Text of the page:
China, US came close to war in ‘star wars’ arms race
THE United States threatened to take military action against China during a secret ‘star wars’ arms race within the past few years, according to leaked documents.
The two nuclear superpowers both shot down their own satellites using sophisticated missiles in separate shows of strength, the files suggest.
The US government was so incensed by Chinese actions in space that it privately warned Beijing it would face military action if it did not desist.
The Chinese carried out further tests as recently as last year, however, leading to protests from Hillary Clinton, the US Secretary of State, secret documents show.
Beijing justified its actions by accusing the US of developing an “offensive” laser weapon system that would have the capability of destroying missiles before they left enemy territory.
The disclosures are contained in the latest documents obtained by the WikiLeaks website.
The ‘star wars’ arms race began in January 2007 when China shocked the White House by shooting down one of its own weather satellites 853km above the Earth.
The strike, which resulted in thousands of pieces of debris orbiting the earth, raised fears that the Chinese had the power to cause chaos by destroying US satellites.
In February 2008, the US launched its own “test” strike to destroy a malfunctioning US satellite, which demonstrated to the Chinese that it also had the capability to strike in space.
America stated at the time that the strike was not a military test, but a necessary mission to remove a faulty spy satellite.
The leaked documents appear to show its true intentions. One month before the strike, the US criticised Beijing for launching its own “anti-satellite test”, noting: “The United States has not conducted an anti-satellite test since 1985.” In a formal diplomatic protest, officials working for Condoleezza Rice, the then secretary of state, told Beijing: “A Chinese attack on a satellite using a weapon launched by a ballistic missile threatens to destroy space systems that the United States and other nations use for commerce and national security. Destroying satellites endangers people.”
The warning continued: “The United States reserves the right, consistent with the UN Charter and international law, to defend and protect its space systems with a wide range of options, from diplomatic to military.”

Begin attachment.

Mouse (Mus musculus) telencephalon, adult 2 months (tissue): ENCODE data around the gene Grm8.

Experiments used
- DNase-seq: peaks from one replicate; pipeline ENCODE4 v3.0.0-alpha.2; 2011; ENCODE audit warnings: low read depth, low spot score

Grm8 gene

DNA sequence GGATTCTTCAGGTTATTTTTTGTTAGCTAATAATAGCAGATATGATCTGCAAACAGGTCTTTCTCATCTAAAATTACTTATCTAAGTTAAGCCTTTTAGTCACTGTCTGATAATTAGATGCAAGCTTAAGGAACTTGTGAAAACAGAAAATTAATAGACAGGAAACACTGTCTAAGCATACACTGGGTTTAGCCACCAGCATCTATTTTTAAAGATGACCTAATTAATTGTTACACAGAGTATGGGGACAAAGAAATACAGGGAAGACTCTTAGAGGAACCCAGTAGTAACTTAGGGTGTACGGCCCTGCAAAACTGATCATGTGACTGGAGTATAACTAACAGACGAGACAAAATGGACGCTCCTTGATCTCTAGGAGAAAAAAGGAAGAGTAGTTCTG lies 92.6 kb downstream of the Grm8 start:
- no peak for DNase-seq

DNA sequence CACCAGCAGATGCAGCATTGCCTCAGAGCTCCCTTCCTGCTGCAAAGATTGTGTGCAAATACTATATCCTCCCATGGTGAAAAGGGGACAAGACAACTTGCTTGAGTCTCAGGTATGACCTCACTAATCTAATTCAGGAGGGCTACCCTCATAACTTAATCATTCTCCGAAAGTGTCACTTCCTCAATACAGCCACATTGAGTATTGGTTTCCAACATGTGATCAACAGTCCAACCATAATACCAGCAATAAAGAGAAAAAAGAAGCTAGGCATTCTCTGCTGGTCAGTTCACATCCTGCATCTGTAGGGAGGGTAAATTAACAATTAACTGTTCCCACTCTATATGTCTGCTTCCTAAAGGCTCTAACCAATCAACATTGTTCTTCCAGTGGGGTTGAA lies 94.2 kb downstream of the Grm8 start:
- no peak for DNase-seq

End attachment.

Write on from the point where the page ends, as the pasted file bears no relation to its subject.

The Chinese strike in 2007 was highly controversial, prompting criticism from other nations and claims that it marked a revival of President Reagan's ‘Star Wars’ programme, that was abandoned in the 1980s.
In secret dispatches, US officials indicated that their strike was, in fact, military in nature.
Immediately after the US Navy missile destroyed the satellite, the American Embassy in China received “direct confirmation of the results of the antisatellite test” from the US military command in the Pacific, according to a secret memo. Concerned
The strike marked the high point of tensions between Washington and Beijing over the issue of ballistic missile defence. The cables show that China was deeply concerned about America's plans to place missile defence radars in Japan. Another document discloses that the US was allegedly developing an “airborne laser system” to counter the threat from “Chinese military build up”.
The Chinese government was said to be “angry” about the US satellite exercise.
The most recent cable in the collection was sent from the office of Mrs Clinton in January 2010.
It claimed that US intelligence detected that China had launched a fresh anti-satellite missile test.
Crucially, Washington wanted to keep secret its knowledge that the missile test was linked to China's previous space strikes.
The cable, marked “secret” said the Chinese army had sent an SC-19 missile that successfully destroyed a CSS-X-11 missile about 240km above the Earth.
Mrs Clinton's cable stressed that “the Obama administration” retained the Bush-era concerns over Chinese space weapon plans.